Blog WHS Visits
WHS #722: Sviyazhsk
The Assumption Cathedral and Monastery of the town-island of Sviyazhsk is the most recent addition to the trio of WHS in and around Kazan. Probably because of that, a very low number of 20 community members so far have visited it before me (it ranks 961st out of the 1121 WHS based on visitor numbers). I went there on a half-day trip from Kazan by taxi – the drive there takes about an hour. I had arranged for a 2 hour waiting time so I could visit the site and return with the same driver.
The drive was quite uneventful and certainly not as scenic as the one to Bolgar. It lies in a much more built-up area near Kazan. Sviyazhsk itself is a former island which nowadays can be accessed via a bridge. It all ends at a large parking lot, from where a series of steeps stairs will take you up to the historic zone. But first you have to get yourself a free ticket at the desk of the Tourist Office, in the building to the right of the stairs. With that ticket the turnstiles will open that give entrance to the site.
The town-island of Sviyazhsk is a popular tourist get-away with bits of everything: there’s a museum, you can ride horses, taste the Sviyazhsk bread or just wander around in the village. The core zone of the WHS though is limited to the grounds of the Assumption Monastery, which lies directly to your left after having conquered the stairs from the parking lot. It is apparently considered holy enough to make you wear a skirt and headscarf (both provided at the entrance).
The whole monastic complex has been exquisitely restored, including some recent whitewashing of the bricks. At the ‘Brethren building’ (once used as prison and lunatic asylum) there’s a 'before' and 'after' photo, which shows how much especially that building had been ruined. The cathedral and the bell-tower are the most eye-catching monuments of the monastery. The cathedral is in the Pskov-architectural style – known because of this year’s new WHS Ancient Pskov.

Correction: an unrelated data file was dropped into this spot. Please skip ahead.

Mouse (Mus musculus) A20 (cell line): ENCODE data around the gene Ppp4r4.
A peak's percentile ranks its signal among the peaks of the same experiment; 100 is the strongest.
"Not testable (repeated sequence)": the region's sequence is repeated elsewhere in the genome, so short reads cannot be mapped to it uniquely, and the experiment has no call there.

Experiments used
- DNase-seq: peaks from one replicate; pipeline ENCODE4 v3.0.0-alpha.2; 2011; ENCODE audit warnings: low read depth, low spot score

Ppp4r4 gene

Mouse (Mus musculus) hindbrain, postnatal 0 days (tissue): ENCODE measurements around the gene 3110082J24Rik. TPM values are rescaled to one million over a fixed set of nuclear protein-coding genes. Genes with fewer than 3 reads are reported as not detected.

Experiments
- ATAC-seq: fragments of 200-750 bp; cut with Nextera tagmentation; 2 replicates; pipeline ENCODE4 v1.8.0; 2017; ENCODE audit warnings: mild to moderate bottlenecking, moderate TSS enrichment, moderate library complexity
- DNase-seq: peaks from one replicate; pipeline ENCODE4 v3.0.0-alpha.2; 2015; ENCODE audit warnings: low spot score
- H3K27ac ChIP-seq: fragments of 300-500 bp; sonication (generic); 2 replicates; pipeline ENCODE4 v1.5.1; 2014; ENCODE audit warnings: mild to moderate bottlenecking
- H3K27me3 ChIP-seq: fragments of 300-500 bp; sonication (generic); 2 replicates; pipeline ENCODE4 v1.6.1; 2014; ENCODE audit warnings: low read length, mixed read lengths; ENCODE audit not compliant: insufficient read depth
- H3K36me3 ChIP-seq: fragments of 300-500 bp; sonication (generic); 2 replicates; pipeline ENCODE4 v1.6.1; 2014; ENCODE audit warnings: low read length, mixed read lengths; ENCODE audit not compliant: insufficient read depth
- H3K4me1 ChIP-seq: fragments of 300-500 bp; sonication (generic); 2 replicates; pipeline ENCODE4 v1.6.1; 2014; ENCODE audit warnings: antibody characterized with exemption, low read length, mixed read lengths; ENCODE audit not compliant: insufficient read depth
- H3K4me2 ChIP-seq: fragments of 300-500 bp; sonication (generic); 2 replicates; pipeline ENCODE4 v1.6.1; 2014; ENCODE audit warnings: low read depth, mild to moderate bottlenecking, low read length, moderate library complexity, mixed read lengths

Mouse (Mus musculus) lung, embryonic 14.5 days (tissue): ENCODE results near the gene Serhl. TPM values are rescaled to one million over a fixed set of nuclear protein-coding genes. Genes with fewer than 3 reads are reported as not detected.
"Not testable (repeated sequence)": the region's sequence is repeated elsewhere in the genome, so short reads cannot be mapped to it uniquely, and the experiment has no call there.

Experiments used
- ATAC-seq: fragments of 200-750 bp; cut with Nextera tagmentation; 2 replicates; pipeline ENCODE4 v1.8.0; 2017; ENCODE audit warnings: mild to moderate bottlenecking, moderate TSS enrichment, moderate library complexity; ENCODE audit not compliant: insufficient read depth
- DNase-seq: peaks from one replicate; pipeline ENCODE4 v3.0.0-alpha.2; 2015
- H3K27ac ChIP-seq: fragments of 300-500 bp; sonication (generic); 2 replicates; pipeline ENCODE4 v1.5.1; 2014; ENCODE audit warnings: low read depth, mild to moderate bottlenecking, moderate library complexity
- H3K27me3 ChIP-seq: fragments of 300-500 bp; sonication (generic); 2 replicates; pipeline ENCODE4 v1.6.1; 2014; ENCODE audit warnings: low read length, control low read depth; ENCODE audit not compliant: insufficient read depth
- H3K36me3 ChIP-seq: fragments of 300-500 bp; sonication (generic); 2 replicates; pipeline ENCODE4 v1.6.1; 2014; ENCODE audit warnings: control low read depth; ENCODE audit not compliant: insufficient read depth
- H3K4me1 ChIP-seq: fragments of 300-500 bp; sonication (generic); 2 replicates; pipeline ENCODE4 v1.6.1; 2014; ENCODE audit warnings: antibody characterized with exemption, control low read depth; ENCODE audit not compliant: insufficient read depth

The architecture of the buildings may be quite lovely, the OUV of this WHS solely lies with the Eastern Orthodox mural paintings inside the Cathedral. These are said to be part of a unique missionary program and “reflect the interaction of the Christian-Orthodox and Muslim cultures”. The only problem is: the interior of the Cathedral is closed to visitors! This seems to have been the case for years already. And so few photos of the mural paintings exist: the 376 page long nomination file has only 2! I tried to get a look at them via peeking through the windows and was successful with a glimpse via the door at the back (where I even managed to snap a photo of ‘a’ mural painting). I can’t really say however that the idea to convert Tatar Muslims to Christianity via paintings has become clear to me now.
To console myself a bit from this disappointment I paid the 100 ruble entrance fee to the bell-tower and church next door, reportedly the ‘second best’ part of the WHS. Even this mere sum was too much – the church was closed as well, you could only climb the bell tower and visit ‘Herman’s Cell’ – that’s where the monastery’s founder lived (the room is so fake that even an electric light switch is visible). On my way out I noticed a paper with time schedules posted at the gate church. A copy of it is here and if I translate it well it seems that there are specific opening hours for individual visitors to the Cathedral – but I was there at 15.00 for example and nothing happened... So the mystery remains and I hope this will be resolved by a future reviewer.
Els - 6 October 2019